Defendants will continue to incur substantial costs to defend and resolve class actions, without a requirement on the plaintiffs that they put forth a well-pleaded complaint, she said.

“It’s not as much of a sea change as I personally or others on the defense side would have liked to have seen.”

Some of the justices would also have gone further. In a separate concurrence, Justice Thomas, joined by Justices Scalia and Alito, indicated they would have overruled entirely the “fraud-on-the-market” presumption first set out in the 1988 Basic, Inc. v. Levinson decision.

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Consumer class-action settlements between 2010 and 2013 alone totaled $18 billion, according to a July 2014 study.

Halliburton is consistent with the trend in recent Supreme Court decisions of front-loading the costs of litigating class actions, by requiring courts to make more factual determinations in connection with the class certification determination. This trend will “weed out cases that don’t economically justify that kind of investment upfront,” said Morris Ratner ’91, a former plaintiffs’ lawyer at Lieff Cabraser Heimann & Bernstein who has taught at HLS.

“By increasing the litigation costs and risks plaintiffs’ counsel bear before knowing if a class is to be certified, Halliburton will likely have the practical effect of further increasing concentration within the plaintiffs’ bar by favoring repeat players with deep pockets,” said Ratner, who now teaches at the University of California Hastings College of the Law.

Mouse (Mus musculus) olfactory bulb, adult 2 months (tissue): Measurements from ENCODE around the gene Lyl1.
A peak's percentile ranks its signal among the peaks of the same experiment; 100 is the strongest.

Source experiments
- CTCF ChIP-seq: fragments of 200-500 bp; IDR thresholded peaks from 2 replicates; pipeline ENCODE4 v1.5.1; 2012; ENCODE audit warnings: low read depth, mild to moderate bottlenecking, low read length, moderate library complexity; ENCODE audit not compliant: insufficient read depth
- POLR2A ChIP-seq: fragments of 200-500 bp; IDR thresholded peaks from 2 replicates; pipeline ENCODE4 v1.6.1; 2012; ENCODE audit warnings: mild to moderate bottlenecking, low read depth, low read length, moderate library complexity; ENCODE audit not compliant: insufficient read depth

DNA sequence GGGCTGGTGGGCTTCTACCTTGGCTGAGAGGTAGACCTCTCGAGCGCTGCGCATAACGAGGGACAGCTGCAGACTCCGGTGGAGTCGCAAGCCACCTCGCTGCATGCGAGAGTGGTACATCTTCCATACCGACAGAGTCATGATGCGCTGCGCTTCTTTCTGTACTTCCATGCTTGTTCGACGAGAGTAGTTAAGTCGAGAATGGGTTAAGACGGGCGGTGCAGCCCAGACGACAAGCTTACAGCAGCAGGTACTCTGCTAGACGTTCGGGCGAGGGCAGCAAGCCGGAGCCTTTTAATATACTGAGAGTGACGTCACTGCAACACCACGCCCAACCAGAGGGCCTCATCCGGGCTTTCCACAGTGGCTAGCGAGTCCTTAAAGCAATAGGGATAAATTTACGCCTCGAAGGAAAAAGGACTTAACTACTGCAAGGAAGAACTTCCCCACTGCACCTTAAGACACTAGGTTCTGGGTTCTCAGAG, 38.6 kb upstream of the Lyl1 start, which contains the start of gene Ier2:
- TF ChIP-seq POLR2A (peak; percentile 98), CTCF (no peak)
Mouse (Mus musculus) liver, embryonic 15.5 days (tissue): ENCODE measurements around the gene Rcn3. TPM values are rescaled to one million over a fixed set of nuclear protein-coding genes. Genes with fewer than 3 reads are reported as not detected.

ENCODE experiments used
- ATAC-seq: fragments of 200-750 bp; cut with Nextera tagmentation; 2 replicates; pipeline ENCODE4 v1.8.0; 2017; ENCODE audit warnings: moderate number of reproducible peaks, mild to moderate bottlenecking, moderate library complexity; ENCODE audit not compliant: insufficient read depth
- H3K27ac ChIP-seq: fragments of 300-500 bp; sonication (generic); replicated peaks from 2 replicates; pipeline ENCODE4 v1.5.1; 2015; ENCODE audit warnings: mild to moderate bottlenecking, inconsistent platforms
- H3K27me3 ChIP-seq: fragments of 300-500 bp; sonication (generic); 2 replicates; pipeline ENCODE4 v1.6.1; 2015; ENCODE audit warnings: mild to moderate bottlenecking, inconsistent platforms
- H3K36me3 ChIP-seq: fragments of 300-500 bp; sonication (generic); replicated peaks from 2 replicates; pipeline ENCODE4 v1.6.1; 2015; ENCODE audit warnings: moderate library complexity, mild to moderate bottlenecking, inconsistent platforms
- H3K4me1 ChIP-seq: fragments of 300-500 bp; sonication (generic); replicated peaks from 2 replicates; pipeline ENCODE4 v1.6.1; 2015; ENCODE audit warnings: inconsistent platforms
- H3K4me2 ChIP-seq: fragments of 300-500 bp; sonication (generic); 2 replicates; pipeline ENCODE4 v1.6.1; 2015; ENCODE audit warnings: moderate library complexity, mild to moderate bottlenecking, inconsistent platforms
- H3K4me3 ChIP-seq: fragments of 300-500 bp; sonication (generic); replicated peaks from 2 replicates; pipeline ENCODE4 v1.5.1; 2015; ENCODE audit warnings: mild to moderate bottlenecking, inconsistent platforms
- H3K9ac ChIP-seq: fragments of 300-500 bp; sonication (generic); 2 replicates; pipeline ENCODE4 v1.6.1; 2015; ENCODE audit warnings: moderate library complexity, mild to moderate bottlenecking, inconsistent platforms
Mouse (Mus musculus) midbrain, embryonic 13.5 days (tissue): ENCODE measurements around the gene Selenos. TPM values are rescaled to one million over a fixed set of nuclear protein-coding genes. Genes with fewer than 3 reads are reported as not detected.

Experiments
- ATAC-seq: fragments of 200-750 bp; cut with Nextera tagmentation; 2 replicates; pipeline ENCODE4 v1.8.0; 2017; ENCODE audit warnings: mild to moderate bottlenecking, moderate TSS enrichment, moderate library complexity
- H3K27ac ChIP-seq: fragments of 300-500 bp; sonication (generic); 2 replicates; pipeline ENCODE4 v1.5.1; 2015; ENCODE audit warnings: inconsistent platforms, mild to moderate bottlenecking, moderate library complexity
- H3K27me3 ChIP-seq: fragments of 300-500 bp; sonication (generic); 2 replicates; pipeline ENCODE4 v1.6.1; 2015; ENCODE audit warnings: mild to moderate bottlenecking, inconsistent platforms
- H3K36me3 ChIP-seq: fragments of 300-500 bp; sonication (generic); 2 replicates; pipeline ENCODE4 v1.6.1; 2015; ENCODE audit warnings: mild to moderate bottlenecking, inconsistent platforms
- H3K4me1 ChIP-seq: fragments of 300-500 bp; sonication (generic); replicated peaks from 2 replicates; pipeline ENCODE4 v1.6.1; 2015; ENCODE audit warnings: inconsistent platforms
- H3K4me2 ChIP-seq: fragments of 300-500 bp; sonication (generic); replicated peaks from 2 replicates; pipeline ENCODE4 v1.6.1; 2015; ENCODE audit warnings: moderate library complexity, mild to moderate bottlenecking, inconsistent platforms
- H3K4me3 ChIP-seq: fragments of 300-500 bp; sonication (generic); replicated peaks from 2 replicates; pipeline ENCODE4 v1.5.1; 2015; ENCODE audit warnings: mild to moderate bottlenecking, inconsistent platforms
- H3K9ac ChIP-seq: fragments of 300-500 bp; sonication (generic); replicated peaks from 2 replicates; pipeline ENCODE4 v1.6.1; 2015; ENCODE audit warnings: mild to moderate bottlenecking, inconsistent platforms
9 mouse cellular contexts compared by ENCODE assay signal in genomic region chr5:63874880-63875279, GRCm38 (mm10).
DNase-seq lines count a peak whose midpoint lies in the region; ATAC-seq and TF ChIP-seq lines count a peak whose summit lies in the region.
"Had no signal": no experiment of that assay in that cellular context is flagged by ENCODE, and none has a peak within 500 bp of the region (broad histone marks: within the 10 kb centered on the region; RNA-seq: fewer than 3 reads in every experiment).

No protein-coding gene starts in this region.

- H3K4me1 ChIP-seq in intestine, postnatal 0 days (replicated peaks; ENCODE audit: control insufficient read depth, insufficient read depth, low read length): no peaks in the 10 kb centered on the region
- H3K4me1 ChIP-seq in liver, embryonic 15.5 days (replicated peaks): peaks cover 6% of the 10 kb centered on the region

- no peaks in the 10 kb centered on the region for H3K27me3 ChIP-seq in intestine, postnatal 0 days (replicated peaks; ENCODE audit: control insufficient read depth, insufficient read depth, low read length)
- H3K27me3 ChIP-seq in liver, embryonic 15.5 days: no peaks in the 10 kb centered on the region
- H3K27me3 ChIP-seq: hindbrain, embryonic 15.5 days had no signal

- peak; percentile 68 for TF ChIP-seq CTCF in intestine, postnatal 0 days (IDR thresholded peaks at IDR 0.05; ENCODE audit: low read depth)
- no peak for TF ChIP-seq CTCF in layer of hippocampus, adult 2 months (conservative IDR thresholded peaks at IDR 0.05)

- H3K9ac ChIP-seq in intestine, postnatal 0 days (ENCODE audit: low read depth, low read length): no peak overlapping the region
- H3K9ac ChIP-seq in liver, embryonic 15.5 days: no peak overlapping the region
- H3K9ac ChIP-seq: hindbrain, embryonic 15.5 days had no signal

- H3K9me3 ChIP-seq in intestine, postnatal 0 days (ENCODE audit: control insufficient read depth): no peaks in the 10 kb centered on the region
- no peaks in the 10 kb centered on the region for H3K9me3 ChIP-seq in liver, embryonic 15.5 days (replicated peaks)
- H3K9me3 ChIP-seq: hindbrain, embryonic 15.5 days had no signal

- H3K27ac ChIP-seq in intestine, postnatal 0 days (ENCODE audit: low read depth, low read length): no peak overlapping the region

Both plaintiffs’ and defense counsel say event studies, which are used to determine whether there was a statistically significant change in a stock price when the misrepresentation was made or disclosed, will play a central role in assessing whether securities class actions will be certified.

“It’s clear that event studies are going to be even more important, and they were quite important already,” said HLS Professor Allen Ferrell ’95, who pointed to an announcement by AIG, which insures against securities lawsuits, shortly after the Halliburton decision, that it will pay for event studies early in litigation.

Ferrell said he expects an “immediate uptick” in the instance of lower courts’ consideration of class-action certification issues being put on hold pending Halliburton, and added that much remains to be sorted out by district court judges about how defendants can rebut the “fraud-on-the-market” presumption.

“One issue is, what’s going to constitute evidence defendants can proffer, and what’s going to be enough to meet that burden of proof?” said Ferrell, who co-wrote a paper with HLS Professor Lucian Bebchuk LL.M. ’80 S.J.D. ’84 on the assumption of market efficiency underlying the “fraud-on-the-market” doctrine, which was cited by both sides in the Halliburton case.

The Court will be deciding on two more securities class actions in the 2014 term. While a majority of the justices seem intent on curbing them, Rubenstein said plaintiffs’ lawyers have proved “remarkably adept at finding ways” around the decisions.

“Just as water finds ways around obstructions, lawyers find new ways of approaching cases and dealing with doctrinal roadblocks,” Rubenstein said. “So I wouldn’t be ready to write the obituary of the class action quite yet.”